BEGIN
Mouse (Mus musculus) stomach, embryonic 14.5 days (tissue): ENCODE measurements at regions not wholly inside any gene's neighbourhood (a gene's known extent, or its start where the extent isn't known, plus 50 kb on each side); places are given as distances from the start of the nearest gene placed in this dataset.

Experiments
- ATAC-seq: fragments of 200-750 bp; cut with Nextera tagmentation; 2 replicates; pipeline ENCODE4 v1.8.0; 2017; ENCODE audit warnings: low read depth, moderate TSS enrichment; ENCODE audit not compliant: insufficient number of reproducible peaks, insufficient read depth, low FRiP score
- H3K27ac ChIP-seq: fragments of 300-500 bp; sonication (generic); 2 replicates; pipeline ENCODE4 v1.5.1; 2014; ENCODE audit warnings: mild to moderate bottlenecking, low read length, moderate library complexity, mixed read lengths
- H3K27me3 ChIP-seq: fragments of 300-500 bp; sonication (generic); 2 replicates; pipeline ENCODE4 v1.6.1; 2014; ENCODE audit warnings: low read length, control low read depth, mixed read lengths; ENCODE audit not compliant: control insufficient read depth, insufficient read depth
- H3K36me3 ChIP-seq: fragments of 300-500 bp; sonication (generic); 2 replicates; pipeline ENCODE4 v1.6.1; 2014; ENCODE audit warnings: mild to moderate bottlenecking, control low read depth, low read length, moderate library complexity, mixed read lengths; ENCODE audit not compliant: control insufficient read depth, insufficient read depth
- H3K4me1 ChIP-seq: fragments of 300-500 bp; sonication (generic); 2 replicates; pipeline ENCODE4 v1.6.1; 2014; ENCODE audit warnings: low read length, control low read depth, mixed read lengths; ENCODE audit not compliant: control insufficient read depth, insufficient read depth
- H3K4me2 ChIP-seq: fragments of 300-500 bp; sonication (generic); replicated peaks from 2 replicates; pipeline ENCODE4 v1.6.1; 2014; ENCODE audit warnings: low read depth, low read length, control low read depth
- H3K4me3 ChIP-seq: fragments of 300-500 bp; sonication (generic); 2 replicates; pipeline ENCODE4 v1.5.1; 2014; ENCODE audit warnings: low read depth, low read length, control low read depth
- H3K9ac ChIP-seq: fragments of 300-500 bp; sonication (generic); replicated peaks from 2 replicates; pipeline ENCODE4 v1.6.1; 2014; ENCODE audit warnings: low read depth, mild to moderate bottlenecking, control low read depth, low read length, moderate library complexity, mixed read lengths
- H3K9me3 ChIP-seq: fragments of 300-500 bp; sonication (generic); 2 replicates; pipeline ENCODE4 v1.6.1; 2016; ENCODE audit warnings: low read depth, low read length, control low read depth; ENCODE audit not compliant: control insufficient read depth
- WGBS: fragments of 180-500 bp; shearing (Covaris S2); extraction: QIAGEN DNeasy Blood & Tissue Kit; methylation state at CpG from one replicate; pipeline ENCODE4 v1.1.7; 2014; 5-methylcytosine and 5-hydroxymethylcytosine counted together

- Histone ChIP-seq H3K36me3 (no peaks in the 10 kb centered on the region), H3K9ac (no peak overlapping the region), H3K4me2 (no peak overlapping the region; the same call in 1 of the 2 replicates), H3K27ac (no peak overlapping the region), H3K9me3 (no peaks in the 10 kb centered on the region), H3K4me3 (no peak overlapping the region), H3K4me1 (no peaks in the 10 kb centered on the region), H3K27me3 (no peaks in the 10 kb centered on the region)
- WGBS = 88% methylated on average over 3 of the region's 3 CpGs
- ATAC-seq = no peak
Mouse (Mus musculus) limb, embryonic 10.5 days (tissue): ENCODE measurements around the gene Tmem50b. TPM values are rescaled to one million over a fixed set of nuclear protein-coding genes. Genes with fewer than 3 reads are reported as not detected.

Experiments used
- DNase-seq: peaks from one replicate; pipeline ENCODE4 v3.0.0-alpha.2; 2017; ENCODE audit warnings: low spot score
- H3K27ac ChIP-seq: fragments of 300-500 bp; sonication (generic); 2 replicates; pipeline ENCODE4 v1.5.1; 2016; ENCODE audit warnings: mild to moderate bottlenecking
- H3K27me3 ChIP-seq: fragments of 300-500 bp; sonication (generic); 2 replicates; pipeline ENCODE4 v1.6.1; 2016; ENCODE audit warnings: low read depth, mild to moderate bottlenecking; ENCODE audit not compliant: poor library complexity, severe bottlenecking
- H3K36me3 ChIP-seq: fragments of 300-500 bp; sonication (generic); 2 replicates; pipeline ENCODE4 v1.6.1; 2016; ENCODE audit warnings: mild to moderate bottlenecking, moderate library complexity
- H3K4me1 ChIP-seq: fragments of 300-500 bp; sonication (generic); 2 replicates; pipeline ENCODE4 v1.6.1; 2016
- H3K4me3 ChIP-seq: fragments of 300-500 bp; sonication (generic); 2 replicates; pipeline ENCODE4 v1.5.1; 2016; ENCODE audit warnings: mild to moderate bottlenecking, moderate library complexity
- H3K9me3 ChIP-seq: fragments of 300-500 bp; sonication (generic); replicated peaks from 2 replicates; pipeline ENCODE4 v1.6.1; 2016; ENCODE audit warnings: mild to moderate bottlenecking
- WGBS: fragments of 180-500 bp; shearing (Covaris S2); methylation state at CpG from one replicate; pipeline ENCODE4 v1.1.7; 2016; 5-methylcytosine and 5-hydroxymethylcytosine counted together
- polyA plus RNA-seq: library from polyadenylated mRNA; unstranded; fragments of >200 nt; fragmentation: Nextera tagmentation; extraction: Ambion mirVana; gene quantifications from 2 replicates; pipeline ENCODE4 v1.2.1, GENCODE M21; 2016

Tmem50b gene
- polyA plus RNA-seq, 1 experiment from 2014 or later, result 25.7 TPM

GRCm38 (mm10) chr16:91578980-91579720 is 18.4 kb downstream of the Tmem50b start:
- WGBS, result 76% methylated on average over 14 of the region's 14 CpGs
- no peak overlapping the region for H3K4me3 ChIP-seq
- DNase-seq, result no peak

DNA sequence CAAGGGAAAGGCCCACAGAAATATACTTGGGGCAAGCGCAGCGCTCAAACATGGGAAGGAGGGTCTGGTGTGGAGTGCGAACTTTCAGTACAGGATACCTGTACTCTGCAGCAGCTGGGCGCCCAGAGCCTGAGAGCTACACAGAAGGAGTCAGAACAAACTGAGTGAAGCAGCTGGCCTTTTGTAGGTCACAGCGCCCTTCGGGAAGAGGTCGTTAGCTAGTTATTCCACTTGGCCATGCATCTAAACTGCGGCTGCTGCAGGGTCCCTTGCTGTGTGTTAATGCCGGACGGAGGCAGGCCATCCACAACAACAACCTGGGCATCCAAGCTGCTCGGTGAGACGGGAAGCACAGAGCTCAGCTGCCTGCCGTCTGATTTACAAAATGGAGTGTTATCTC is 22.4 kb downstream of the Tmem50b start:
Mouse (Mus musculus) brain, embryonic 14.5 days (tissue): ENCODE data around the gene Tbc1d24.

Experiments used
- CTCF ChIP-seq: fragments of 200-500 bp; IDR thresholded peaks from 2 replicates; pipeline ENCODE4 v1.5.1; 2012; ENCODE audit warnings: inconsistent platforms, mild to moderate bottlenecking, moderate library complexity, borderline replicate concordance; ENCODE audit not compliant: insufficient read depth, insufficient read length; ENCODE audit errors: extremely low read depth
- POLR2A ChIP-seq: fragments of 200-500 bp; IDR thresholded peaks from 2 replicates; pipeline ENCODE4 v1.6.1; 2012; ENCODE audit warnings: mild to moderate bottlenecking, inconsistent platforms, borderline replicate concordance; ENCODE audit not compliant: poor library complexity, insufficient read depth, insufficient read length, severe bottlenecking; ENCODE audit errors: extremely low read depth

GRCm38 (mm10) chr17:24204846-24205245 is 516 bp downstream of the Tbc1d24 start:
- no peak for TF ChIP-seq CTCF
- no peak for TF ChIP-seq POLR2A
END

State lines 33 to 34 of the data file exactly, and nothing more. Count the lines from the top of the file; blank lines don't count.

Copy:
DNA sequence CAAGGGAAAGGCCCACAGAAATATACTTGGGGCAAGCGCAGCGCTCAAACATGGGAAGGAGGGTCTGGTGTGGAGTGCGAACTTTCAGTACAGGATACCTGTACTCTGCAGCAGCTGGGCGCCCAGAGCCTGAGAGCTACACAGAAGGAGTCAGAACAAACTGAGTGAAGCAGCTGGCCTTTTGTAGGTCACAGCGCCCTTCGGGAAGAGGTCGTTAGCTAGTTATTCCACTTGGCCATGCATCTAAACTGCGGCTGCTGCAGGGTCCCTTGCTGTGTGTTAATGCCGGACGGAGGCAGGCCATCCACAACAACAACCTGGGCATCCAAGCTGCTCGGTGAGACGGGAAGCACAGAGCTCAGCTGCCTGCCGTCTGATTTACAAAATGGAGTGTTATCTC is 22.4 kb downstream of the Tmem50b start:
Mouse (Mus musculus) brain, embryonic 14.5 days (tissue): ENCODE data around the gene Tbc1d24.